Me You Them

Brazil's 2000 entry in the Academy Awards' Foreign Language Film category revisits the Appalachian-level poverty of the country's northeast, memorably explored in CENTRAL STATION (1998). This earthier, if equally lyrical, tale of a polygamous peasant woman unfolds like a sociologist's campfire tale: In a dusty village square, Darlene (Regina Casé), pregnant...read more

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Reviewed by Frank Lovece
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Brazil's 2000 entry in the Academy Awards' Foreign Language Film category revisits the Appalachian-level poverty of the country's northeast, memorably explored in CENTRAL STATION (1998). This earthier, if equally lyrical, tale of a polygamous peasant woman unfolds like a sociologist's campfire tale: In a dusty village square, Darlene (Regina Casé), pregnant and in a wedding dress, finds herself stood up. It's clearly the latest setback of a rural life that's made her stoic without diluting her passion. She determinedly leaves town, but returns three years later with little but her child in tow. Sturdy and strapping, with the big hips and swollen bosom of a fertility idol, the indomitable Darlene marries fiftysomething Osias (Lima Duarte), a hammock-potato less interested in sex than acquiring a full-time cook and maid. Darlene, not the type to be pushed around, is nonetheless game — and Osias, equally pragmatic, grudgingly accepts matters when Darlene gives birth to a mixed-race child. He's less willing to overlook things when his elfin, homebody cousin Zezinho (Stênio Garcia) moves in, and Darlene has a baby with him. By the time Darlene brings fellow cane-field worker Ciro (Luiz Carlos Vasconcelos) into the household and has his child, Osias and Zezinho realize they need Darlene's feisty presence; without her, they're just two aging pensioners. Osias eventually stages an act of defiance, but the unconventional family remains. The film was inspired by news accounts of a woman in Ceara, Brazil, who lived for 10 years with, essentially, three husbands. It marks the return of the exceptional Casé, who left acting a decade ago to host a hit Brazilian talk show, and showcases Breno Silveira's world-class cinematography. Like the hardscrabble lives of this isolated wasteland, it's equal parts unforgiving white-heat aridity and golden late-afternoon glow.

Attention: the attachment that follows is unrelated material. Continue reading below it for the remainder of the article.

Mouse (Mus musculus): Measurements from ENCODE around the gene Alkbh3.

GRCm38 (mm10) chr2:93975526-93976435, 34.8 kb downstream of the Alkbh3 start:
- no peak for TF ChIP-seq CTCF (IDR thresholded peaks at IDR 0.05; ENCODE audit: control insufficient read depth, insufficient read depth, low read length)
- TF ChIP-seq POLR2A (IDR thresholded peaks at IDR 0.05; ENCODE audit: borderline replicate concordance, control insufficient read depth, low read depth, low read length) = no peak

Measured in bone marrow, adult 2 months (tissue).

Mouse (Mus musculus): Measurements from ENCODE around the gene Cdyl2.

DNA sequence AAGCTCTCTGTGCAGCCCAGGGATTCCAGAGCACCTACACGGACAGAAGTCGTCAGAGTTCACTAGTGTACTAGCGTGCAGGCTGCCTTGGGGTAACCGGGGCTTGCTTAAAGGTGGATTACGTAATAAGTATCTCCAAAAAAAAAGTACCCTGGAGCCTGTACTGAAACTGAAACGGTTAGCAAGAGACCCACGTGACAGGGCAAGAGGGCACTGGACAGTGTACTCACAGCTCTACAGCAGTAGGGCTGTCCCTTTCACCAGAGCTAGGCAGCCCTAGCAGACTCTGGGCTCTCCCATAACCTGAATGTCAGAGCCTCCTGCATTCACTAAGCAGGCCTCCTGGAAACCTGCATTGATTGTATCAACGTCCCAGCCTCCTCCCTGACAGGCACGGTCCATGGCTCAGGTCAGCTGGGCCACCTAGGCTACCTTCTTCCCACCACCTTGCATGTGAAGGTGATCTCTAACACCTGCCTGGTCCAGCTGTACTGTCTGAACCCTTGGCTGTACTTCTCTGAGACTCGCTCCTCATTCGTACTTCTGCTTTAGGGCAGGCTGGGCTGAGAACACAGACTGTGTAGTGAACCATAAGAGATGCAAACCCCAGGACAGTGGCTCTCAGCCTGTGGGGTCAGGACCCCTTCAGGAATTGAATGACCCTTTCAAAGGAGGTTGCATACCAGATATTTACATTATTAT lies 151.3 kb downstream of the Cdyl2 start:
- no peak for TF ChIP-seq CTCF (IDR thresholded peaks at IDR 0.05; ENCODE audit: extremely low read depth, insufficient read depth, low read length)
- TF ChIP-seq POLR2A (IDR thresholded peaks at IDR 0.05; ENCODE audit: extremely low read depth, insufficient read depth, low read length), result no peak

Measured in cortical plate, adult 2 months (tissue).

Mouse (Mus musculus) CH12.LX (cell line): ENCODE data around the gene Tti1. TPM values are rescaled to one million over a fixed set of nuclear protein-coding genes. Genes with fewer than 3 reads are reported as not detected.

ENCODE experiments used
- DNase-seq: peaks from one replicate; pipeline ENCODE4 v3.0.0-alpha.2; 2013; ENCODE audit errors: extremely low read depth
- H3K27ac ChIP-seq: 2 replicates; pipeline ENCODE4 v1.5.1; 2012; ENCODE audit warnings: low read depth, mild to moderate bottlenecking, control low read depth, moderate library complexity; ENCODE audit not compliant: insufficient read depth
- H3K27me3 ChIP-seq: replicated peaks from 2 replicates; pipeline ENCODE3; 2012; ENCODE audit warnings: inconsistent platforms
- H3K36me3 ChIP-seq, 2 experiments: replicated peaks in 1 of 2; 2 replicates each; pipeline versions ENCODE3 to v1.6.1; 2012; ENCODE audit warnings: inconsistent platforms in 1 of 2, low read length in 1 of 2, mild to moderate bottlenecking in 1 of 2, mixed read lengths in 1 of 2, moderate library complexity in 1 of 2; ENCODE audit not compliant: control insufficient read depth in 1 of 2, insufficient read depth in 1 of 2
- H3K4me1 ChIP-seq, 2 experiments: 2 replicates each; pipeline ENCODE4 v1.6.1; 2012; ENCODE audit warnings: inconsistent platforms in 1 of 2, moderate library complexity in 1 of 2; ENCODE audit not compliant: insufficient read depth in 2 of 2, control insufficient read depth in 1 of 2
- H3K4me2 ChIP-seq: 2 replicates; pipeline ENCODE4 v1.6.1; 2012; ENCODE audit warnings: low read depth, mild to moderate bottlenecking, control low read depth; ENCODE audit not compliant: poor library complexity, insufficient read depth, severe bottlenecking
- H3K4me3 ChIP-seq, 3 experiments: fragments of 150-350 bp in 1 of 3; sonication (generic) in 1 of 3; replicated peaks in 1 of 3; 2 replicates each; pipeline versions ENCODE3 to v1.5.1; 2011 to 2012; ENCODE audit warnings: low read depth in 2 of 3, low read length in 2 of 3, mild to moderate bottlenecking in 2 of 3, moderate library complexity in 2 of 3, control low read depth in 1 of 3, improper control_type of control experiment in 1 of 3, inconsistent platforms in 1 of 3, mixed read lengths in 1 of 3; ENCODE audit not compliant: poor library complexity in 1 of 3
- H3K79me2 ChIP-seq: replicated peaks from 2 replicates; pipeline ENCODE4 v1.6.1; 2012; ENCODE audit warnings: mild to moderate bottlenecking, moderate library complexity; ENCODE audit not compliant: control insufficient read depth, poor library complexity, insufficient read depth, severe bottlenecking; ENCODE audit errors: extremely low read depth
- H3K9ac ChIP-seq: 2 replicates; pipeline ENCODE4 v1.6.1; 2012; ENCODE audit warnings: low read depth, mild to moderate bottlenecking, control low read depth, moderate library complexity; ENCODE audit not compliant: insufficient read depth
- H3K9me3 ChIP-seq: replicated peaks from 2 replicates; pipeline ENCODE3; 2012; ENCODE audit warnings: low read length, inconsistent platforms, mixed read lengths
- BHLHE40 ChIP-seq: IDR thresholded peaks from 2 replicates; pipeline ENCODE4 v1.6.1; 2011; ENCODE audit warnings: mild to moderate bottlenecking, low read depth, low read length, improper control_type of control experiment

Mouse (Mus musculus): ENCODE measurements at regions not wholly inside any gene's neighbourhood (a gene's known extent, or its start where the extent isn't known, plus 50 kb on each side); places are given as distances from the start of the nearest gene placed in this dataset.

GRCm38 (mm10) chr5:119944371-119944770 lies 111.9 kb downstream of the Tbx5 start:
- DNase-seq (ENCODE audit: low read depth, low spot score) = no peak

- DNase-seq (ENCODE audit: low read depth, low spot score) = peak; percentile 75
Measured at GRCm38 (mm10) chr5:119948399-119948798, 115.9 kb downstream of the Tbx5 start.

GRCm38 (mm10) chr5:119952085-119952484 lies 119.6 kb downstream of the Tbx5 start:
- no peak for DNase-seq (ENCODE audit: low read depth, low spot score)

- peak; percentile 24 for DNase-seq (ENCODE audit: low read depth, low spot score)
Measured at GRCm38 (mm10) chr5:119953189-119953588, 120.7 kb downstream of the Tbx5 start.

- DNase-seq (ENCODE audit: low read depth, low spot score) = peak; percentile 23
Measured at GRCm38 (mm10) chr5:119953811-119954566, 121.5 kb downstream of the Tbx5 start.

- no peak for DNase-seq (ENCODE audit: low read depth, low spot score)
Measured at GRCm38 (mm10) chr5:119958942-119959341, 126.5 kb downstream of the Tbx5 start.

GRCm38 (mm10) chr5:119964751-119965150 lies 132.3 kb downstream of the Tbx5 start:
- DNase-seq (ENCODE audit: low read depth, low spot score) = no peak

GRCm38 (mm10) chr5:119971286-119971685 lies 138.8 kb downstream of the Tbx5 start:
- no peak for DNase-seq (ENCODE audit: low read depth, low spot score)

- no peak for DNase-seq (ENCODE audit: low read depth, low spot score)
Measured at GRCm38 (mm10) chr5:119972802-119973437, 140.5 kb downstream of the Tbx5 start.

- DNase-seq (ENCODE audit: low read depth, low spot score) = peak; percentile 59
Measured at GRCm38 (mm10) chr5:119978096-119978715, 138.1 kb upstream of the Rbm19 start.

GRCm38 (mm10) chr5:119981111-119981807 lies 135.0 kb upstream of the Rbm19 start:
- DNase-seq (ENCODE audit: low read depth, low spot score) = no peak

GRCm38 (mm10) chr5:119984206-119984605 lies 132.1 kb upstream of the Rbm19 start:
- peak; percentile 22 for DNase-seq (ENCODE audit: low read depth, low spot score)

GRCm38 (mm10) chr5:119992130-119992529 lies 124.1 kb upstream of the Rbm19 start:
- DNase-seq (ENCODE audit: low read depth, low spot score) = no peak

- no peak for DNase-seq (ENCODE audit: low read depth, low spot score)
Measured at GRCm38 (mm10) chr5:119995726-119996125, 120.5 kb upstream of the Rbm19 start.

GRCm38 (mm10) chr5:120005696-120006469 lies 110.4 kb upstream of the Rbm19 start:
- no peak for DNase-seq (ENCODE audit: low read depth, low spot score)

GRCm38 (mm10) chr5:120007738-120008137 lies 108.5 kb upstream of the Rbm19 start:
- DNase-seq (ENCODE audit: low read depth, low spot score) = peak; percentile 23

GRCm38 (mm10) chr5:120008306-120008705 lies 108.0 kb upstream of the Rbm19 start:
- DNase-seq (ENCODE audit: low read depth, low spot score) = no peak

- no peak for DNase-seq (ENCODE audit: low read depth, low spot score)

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  • Released: 2000
  • Rating: PG-13
  • Review: Brazil's 2000 entry in the Academy Awards' Foreign Language Film category revisits the Appalachian-level poverty of the country's northeast, memorably explored in CENTRAL STATION (1998). This earthier, if equally lyrical, tale of a polygamous peasant woman… (more)

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